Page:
Jarrell, with the help of his consultant, developed his farm maps using a Veris machine that measures electric conductivity of the soil.
Among other data, the Veris map includes color variations that denote different levels of electrical conductivity that varies from lighter, sandy soils, to heavier soils. Nematode populations and damage is known to be higher in lighter, sandier soils.
Readings can be dramatic
Readings from the Veris system can be dramatic, Khalilian says. For example, in one field on the Edisto REC a nine percent increase in the Veris reading resulted in 57 percent less nematodes.
Finding viable research on how much yield advantage on peanuts comes from reducing nematode numbers is difficult, though using Veris readings to develop on-farm maps of high, medium and low risk areas is a good starting point.
Several variables affect the readings this system gives. If soil moisture, salt content or organic matter is high, the system will give high numbers. Soil texture is the critical factor, the Clemson researcher stresses.
“If I map here at the Edisto Station today and we get a big rain tomorrow, the readings would change, but the zones would be the same,” he says.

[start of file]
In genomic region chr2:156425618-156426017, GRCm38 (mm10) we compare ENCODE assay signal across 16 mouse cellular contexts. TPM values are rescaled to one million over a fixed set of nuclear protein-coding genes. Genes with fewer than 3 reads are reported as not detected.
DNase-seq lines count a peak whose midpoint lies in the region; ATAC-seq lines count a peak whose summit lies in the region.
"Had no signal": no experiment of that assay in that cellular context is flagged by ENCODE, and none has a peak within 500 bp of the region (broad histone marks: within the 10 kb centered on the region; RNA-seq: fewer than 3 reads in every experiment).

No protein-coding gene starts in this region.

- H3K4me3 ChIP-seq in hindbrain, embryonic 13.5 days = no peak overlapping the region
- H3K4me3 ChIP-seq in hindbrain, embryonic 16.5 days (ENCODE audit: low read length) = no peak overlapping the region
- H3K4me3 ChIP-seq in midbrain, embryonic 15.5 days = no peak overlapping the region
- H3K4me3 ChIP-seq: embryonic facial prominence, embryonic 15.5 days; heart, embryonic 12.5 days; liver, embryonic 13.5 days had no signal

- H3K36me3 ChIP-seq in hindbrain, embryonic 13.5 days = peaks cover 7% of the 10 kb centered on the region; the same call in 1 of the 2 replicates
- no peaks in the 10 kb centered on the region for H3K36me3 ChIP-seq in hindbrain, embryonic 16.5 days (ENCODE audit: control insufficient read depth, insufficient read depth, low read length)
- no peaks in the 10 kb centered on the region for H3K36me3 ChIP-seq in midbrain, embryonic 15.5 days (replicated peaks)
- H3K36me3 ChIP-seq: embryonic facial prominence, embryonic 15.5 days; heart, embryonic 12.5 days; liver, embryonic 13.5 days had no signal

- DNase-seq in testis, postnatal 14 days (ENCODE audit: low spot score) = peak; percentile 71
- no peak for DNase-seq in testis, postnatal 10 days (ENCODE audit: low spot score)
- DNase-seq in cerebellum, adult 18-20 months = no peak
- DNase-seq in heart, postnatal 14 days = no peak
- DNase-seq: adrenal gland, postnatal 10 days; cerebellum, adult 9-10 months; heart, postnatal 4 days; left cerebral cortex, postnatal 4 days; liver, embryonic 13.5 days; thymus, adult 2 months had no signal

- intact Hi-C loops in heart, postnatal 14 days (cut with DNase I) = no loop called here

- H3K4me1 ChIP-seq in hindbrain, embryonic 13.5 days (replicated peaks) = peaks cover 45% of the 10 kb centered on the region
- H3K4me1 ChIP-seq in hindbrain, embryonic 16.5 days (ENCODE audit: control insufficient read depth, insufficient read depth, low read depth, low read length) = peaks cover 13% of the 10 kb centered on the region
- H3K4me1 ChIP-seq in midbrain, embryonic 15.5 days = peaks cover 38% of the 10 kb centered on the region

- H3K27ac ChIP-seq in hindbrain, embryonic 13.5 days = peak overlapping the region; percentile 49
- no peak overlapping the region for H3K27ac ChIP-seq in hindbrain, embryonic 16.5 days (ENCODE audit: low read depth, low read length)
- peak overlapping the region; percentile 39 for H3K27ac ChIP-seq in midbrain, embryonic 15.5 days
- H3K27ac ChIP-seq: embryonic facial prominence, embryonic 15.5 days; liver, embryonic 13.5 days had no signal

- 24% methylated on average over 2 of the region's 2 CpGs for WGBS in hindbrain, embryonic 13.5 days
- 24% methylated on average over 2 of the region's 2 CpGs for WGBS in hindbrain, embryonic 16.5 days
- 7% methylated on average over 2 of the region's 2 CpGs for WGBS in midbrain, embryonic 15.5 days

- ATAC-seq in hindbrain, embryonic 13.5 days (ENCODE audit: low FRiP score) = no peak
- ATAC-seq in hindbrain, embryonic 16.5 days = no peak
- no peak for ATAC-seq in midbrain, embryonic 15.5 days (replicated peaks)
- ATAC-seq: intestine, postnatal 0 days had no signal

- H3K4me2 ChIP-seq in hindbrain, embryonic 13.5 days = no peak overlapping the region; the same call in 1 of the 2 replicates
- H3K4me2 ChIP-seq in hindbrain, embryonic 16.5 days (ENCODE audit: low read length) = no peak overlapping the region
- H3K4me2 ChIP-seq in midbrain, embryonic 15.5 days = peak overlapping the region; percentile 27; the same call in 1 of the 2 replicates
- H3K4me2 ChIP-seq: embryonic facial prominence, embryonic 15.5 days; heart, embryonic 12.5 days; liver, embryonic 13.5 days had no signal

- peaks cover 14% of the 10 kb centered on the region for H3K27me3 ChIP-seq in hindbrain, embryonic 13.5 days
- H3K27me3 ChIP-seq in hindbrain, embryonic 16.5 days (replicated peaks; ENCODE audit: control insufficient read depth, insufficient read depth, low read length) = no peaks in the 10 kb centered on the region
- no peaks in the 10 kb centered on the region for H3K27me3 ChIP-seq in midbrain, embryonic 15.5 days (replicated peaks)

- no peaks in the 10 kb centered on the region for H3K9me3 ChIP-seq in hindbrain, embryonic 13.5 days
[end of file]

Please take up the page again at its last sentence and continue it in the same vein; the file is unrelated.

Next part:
Jarrell says the nematode management plan developed by Thomas Ag Crop Management was right on target for his farming operation.
“There is no doubt using Telone on our nematode hot spots paid off. We monitor nematode samples closely and you can see the results in lower populations and in higher yields,” he says.
Crop rotation is another big factor in managing nematodes.
“We started growing peanuts in 2004, and noticed cotton yields went up in fields following peanuts. We had always known we had a nematode problem, but this really demonstrated how much yield we were losing,” Jarrell adds.
South Carolina Peanut Specialist Scott Monfort has worked with nematodes throughout much of his professional life, including a number of years in the University of Georgia and University of Arkansas systems.
He points out that South Carolina is fortunate to not have peanut root knot nematodes — by far the greatest nematode threat to peanuts.
Much of the research done on variable rate application of nematicides in the Southeast has been done on cotton, Monfort says.